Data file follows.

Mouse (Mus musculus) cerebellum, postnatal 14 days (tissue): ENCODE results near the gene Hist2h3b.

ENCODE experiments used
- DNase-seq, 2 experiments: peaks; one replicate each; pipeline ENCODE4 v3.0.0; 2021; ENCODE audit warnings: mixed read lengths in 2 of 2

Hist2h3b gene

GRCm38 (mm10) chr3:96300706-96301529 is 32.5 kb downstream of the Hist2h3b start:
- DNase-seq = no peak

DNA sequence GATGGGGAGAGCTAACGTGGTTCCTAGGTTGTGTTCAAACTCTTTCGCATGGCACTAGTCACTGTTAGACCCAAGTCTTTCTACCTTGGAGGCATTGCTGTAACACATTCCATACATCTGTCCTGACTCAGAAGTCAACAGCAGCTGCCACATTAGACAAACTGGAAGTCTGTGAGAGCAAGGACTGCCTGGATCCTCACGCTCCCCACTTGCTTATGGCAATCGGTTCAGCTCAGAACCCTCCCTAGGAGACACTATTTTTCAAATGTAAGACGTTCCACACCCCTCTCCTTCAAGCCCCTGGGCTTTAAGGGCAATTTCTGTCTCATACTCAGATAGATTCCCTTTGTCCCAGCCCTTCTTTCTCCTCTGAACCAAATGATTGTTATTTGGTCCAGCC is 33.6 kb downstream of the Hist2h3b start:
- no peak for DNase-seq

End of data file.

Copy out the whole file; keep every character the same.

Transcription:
Mouse (Mus musculus) cerebellum, postnatal 14 days (tissue): ENCODE results near the gene Hist2h3b.

ENCODE experiments used
- DNase-seq, 2 experiments: peaks; one replicate each; pipeline ENCODE4 v3.0.0; 2021; ENCODE audit warnings: mixed read lengths in 2 of 2

Hist2h3b gene

GRCm38 (mm10) chr3:96300706-96301529 is 32.5 kb downstream of the Hist2h3b start:
- DNase-seq = no peak

DNA sequence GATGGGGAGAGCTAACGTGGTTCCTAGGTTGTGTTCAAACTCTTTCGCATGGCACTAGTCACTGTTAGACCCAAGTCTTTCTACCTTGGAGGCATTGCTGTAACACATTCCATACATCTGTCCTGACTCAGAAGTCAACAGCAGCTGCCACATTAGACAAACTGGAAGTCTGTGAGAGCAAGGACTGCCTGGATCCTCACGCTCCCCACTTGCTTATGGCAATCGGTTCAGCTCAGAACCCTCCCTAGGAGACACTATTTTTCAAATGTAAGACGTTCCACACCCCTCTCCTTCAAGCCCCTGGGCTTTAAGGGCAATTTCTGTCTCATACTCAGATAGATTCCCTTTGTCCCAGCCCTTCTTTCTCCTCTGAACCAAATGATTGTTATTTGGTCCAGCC is 33.6 kb downstream of the Hist2h3b start:
- no peak for DNase-seq